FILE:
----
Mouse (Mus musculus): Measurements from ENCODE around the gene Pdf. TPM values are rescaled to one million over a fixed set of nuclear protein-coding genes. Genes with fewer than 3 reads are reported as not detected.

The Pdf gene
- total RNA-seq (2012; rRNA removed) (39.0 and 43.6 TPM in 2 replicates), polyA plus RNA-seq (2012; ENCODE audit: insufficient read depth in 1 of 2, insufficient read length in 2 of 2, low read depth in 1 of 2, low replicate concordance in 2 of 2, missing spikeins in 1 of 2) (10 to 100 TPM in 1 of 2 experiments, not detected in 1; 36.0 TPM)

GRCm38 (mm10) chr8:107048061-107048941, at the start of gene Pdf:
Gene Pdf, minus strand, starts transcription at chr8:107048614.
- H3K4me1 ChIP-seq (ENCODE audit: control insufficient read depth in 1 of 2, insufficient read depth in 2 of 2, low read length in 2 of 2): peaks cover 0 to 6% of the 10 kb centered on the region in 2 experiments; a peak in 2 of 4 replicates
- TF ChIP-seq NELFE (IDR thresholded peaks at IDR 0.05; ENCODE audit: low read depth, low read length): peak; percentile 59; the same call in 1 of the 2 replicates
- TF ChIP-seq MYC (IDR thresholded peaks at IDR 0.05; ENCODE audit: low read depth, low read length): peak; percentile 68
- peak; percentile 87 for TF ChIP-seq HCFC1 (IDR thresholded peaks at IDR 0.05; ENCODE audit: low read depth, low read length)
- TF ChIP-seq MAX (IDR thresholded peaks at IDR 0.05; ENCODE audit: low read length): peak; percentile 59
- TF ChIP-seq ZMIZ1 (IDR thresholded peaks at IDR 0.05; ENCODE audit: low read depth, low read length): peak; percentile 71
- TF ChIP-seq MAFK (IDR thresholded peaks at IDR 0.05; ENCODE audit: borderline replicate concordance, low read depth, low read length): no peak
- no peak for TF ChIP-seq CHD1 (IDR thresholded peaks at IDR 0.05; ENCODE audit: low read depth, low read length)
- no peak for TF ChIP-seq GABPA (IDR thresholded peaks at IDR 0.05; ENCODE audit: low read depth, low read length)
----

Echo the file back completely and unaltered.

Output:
Mouse (Mus musculus): Measurements from ENCODE around the gene Pdf. TPM values are rescaled to one million over a fixed set of nuclear protein-coding genes. Genes with fewer than 3 reads are reported as not detected.

The Pdf gene
- total RNA-seq (2012; rRNA removed) (39.0 and 43.6 TPM in 2 replicates), polyA plus RNA-seq (2012; ENCODE audit: insufficient read depth in 1 of 2, insufficient read length in 2 of 2, low read depth in 1 of 2, low replicate concordance in 2 of 2, missing spikeins in 1 of 2) (10 to 100 TPM in 1 of 2 experiments, not detected in 1; 36.0 TPM)

GRCm38 (mm10) chr8:107048061-107048941, at the start of gene Pdf:
Gene Pdf, minus strand, starts transcription at chr8:107048614.
- H3K4me1 ChIP-seq (ENCODE audit: control insufficient read depth in 1 of 2, insufficient read depth in 2 of 2, low read length in 2 of 2): peaks cover 0 to 6% of the 10 kb centered on the region in 2 experiments; a peak in 2 of 4 replicates
- TF ChIP-seq NELFE (IDR thresholded peaks at IDR 0.05; ENCODE audit: low read depth, low read length): peak; percentile 59; the same call in 1 of the 2 replicates
- TF ChIP-seq MYC (IDR thresholded peaks at IDR 0.05; ENCODE audit: low read depth, low read length): peak; percentile 68
- peak; percentile 87 for TF ChIP-seq HCFC1 (IDR thresholded peaks at IDR 0.05; ENCODE audit: low read depth, low read length)
- TF ChIP-seq MAX (IDR thresholded peaks at IDR 0.05; ENCODE audit: low read length): peak; percentile 59
- TF ChIP-seq ZMIZ1 (IDR thresholded peaks at IDR 0.05; ENCODE audit: low read depth, low read length): peak; percentile 71
- TF ChIP-seq MAFK (IDR thresholded peaks at IDR 0.05; ENCODE audit: borderline replicate concordance, low read depth, low read length): no peak
- no peak for TF ChIP-seq CHD1 (IDR thresholded peaks at IDR 0.05; ENCODE audit: low read depth, low read length)
- no peak for TF ChIP-seq GABPA (IDR thresholded peaks at IDR 0.05; ENCODE audit: low read depth, low read length)